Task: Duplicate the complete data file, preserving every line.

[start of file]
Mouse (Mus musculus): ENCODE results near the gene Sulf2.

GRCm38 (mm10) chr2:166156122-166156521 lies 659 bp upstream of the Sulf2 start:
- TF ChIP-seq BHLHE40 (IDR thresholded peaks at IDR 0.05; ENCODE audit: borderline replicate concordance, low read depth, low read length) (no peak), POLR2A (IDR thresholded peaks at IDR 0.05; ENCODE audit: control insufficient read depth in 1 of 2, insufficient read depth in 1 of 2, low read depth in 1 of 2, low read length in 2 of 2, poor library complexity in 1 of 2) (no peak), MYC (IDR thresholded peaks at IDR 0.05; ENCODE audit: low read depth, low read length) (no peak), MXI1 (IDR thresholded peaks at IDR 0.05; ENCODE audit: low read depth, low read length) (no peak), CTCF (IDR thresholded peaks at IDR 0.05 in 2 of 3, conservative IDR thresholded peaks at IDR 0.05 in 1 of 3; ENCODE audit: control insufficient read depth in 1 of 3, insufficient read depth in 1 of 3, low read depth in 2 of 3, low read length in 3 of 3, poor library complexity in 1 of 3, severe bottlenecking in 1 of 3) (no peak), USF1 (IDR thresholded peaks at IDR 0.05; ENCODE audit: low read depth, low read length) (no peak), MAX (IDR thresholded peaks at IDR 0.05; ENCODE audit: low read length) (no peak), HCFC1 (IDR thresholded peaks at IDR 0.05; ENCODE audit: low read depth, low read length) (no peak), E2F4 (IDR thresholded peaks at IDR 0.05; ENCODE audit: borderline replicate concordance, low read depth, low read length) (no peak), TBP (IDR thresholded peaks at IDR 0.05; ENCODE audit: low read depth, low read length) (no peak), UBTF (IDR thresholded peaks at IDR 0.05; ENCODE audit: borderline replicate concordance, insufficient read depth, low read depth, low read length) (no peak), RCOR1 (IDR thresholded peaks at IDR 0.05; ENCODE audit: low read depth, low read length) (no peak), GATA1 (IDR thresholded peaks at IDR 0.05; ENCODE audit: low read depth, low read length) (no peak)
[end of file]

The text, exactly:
Mouse (Mus musculus): ENCODE results near the gene Sulf2.

GRCm38 (mm10) chr2:166156122-166156521 lies 659 bp upstream of the Sulf2 start:
- TF ChIP-seq BHLHE40 (IDR thresholded peaks at IDR 0.05; ENCODE audit: borderline replicate concordance, low read depth, low read length) (no peak), POLR2A (IDR thresholded peaks at IDR 0.05; ENCODE audit: control insufficient read depth in 1 of 2, insufficient read depth in 1 of 2, low read depth in 1 of 2, low read length in 2 of 2, poor library complexity in 1 of 2) (no peak), MYC (IDR thresholded peaks at IDR 0.05; ENCODE audit: low read depth, low read length) (no peak), MXI1 (IDR thresholded peaks at IDR 0.05; ENCODE audit: low read depth, low read length) (no peak), CTCF (IDR thresholded peaks at IDR 0.05 in 2 of 3, conservative IDR thresholded peaks at IDR 0.05 in 1 of 3; ENCODE audit: control insufficient read depth in 1 of 3, insufficient read depth in 1 of 3, low read depth in 2 of 3, low read length in 3 of 3, poor library complexity in 1 of 3, severe bottlenecking in 1 of 3) (no peak), USF1 (IDR thresholded peaks at IDR 0.05; ENCODE audit: low read depth, low read length) (no peak), MAX (IDR thresholded peaks at IDR 0.05; ENCODE audit: low read length) (no peak), HCFC1 (IDR thresholded peaks at IDR 0.05; ENCODE audit: low read depth, low read length) (no peak), E2F4 (IDR thresholded peaks at IDR 0.05; ENCODE audit: borderline replicate concordance, low read depth, low read length) (no peak), TBP (IDR thresholded peaks at IDR 0.05; ENCODE audit: low read depth, low read length) (no peak), UBTF (IDR thresholded peaks at IDR 0.05; ENCODE audit: borderline replicate concordance, insufficient read depth, low read depth, low read length) (no peak), RCOR1 (IDR thresholded peaks at IDR 0.05; ENCODE audit: low read depth, low read length) (no peak), GATA1 (IDR thresholded peaks at IDR 0.05; ENCODE audit: low read depth, low read length) (no peak)